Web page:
I was still saying Mass when I heard the explosions. I was in the sanctuary, putting incense in the thurible, preparing for the procession outside the church, when I heard two loud noises and saw my panicked parishioners running in different directions.
Someone ran to me and shouted: “Father, unknown gunmen!” I don’t know how many of them there were – some say six, others say four – but I do know they were organized. Some of the attackers disguised themselves as parishioners and worshiped with us during Mass, knowing the whole time they intended to kill us.
As bullets filled the air, I thought only of how to save my parishioners. Some of them managed to lock the entrance door and I urged people to move into the sacristy. Once in the inner part of the sacristy, I could not move: children surrounded me, and adults clung to me. I shielded them just as a hen shields her chicks. My flock, especially the children, cried out: “Father, please save us – Father, pray!” I told them not to worry, as God would do something.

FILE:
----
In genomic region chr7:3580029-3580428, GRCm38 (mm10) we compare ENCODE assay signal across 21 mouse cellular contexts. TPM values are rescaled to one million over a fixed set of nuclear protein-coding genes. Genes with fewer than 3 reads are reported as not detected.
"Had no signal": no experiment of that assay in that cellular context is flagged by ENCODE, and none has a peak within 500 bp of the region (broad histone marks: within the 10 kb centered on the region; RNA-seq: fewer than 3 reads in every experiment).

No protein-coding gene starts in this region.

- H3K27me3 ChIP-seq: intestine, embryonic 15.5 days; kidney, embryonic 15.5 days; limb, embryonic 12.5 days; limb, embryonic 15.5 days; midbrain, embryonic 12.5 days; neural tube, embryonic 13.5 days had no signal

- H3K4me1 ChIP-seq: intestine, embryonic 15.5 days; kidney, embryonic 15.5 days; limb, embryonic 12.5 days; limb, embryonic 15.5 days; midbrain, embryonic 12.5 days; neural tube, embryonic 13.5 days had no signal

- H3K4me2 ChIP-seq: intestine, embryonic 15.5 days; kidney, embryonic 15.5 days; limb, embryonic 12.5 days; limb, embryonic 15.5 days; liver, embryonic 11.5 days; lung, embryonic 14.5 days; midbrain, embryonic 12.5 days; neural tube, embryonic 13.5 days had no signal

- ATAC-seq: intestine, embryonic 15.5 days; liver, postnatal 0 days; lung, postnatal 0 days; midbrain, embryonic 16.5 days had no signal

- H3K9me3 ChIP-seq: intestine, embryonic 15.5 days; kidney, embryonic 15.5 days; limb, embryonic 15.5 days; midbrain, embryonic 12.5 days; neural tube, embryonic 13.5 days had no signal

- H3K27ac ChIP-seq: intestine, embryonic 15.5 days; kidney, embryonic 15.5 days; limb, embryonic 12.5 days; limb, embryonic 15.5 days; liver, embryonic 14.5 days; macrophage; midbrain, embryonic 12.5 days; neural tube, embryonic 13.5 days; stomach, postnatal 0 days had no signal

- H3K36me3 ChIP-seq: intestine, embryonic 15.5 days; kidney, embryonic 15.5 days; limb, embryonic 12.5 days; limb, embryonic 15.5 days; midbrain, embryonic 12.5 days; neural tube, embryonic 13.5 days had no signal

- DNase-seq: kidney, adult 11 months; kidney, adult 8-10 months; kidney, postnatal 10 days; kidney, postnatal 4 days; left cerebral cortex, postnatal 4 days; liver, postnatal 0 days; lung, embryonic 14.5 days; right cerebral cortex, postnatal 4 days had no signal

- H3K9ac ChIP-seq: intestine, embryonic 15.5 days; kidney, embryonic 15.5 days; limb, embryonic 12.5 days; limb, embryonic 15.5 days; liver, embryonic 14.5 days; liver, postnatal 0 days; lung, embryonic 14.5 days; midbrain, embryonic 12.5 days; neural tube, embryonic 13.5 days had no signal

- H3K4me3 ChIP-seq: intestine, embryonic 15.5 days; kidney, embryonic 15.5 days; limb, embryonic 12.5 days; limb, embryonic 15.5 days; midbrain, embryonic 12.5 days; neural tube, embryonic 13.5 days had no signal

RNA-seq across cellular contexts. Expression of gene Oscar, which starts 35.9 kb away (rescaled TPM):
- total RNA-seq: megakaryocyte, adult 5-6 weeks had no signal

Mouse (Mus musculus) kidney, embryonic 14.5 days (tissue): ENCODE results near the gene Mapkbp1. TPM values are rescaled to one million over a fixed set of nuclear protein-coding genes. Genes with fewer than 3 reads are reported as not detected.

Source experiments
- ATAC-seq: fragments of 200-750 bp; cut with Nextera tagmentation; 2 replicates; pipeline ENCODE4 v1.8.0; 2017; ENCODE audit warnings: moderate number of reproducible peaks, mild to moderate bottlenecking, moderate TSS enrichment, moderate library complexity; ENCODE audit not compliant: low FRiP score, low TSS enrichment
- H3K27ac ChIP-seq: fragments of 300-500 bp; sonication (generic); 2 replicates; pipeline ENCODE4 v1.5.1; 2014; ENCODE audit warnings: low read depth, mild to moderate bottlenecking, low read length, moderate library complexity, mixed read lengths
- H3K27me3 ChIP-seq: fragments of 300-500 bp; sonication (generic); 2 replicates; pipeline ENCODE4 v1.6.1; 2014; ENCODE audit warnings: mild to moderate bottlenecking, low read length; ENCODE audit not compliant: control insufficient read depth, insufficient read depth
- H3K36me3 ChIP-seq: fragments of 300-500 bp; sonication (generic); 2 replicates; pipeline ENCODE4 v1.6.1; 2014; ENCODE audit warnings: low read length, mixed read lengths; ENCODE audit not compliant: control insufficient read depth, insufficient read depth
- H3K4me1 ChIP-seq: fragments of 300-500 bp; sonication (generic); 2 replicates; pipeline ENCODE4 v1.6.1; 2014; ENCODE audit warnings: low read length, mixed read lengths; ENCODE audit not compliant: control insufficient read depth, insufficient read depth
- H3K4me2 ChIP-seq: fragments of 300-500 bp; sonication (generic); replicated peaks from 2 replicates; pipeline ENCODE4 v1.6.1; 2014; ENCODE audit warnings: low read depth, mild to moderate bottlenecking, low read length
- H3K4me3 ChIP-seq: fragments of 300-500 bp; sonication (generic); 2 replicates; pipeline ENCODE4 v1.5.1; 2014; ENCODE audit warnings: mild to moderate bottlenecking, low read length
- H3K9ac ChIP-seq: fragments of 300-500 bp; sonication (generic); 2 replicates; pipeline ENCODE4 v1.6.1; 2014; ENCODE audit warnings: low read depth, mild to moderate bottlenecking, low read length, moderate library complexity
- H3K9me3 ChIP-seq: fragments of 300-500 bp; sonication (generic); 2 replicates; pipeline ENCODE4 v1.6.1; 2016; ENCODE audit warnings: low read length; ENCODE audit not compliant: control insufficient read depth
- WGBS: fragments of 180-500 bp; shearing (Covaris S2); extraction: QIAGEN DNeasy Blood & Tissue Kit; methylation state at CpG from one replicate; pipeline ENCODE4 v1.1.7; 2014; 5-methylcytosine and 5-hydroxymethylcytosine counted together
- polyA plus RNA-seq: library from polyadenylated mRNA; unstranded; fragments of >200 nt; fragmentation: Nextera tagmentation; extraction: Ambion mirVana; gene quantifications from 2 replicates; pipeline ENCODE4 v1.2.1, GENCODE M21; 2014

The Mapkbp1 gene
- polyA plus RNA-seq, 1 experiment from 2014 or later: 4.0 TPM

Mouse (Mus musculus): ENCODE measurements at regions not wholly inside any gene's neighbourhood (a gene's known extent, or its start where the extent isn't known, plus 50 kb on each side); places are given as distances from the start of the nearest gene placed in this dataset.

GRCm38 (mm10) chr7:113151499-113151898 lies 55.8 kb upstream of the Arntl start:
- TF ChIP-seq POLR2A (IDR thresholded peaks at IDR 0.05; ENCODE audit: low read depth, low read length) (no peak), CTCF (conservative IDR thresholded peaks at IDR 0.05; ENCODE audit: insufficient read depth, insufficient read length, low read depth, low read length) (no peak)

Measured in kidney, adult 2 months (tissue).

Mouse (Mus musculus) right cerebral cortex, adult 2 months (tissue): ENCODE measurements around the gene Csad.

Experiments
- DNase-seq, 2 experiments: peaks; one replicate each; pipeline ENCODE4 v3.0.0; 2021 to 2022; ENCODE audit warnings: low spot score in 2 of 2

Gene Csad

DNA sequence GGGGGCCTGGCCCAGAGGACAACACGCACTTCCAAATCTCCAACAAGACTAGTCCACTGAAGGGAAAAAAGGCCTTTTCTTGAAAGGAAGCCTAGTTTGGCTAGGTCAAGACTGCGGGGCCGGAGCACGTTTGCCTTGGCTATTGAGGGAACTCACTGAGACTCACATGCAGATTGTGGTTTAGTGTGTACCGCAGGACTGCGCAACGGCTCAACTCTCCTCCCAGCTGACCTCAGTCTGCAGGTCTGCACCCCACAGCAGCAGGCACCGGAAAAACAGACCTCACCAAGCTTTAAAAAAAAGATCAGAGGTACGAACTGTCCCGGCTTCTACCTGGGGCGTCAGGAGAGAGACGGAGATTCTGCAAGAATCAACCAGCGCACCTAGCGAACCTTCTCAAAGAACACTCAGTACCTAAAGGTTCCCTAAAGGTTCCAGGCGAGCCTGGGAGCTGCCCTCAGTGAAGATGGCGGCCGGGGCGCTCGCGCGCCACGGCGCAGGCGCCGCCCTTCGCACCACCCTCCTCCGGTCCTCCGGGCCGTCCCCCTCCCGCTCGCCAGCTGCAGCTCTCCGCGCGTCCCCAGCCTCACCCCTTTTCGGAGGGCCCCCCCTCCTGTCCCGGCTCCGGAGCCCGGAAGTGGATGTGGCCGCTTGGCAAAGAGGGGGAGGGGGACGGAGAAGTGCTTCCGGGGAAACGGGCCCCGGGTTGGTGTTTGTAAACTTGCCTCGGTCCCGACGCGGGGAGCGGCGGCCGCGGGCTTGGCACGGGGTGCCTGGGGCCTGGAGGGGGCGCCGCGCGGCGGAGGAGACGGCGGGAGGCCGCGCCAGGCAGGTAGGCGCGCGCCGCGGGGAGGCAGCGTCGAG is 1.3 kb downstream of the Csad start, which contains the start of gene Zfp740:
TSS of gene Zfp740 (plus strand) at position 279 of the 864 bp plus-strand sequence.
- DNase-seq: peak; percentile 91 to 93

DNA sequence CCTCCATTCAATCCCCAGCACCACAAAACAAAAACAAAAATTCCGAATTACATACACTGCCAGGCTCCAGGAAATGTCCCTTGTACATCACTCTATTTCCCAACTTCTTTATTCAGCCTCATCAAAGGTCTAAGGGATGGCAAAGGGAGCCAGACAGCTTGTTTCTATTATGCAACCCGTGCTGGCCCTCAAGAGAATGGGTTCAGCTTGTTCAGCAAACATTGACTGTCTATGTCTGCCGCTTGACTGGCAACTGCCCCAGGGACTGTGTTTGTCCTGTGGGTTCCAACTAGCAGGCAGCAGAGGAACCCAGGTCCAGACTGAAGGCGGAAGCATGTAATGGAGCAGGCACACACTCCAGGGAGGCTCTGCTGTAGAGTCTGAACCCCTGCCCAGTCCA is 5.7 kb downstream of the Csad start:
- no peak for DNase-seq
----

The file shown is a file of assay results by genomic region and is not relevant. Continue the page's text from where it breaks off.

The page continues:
There were three or four more explosions, one after the other inside the Church and there was sporadic shooting of guns by the attackers. It was a well-planned attack that lasted about 20-25 minutes.
Once the message came that the attackers had gone, we left the sacristy. Dead bodies were strewn across the church and there were many injured. My spirit was deeply troubled.
With the help of parishioners who could drive, we immediately began to take our injured brothers and sisters to St. Louis Hospital and the Federal Medical Center. Since then, I have visited the wounded, praying with them, administering the Sacrament of the Sick and encouraging them to keep hope alive.
The world has turned away from Nigeria. A genocide is taking place, but no one cares. Nearby security personnel and police failed to come to our rescue, even though the attack lasted at least 20 minutes.
Culled from Persecuted and Forgotten?: A Report on Christians Oppressed for their Faith 2020-22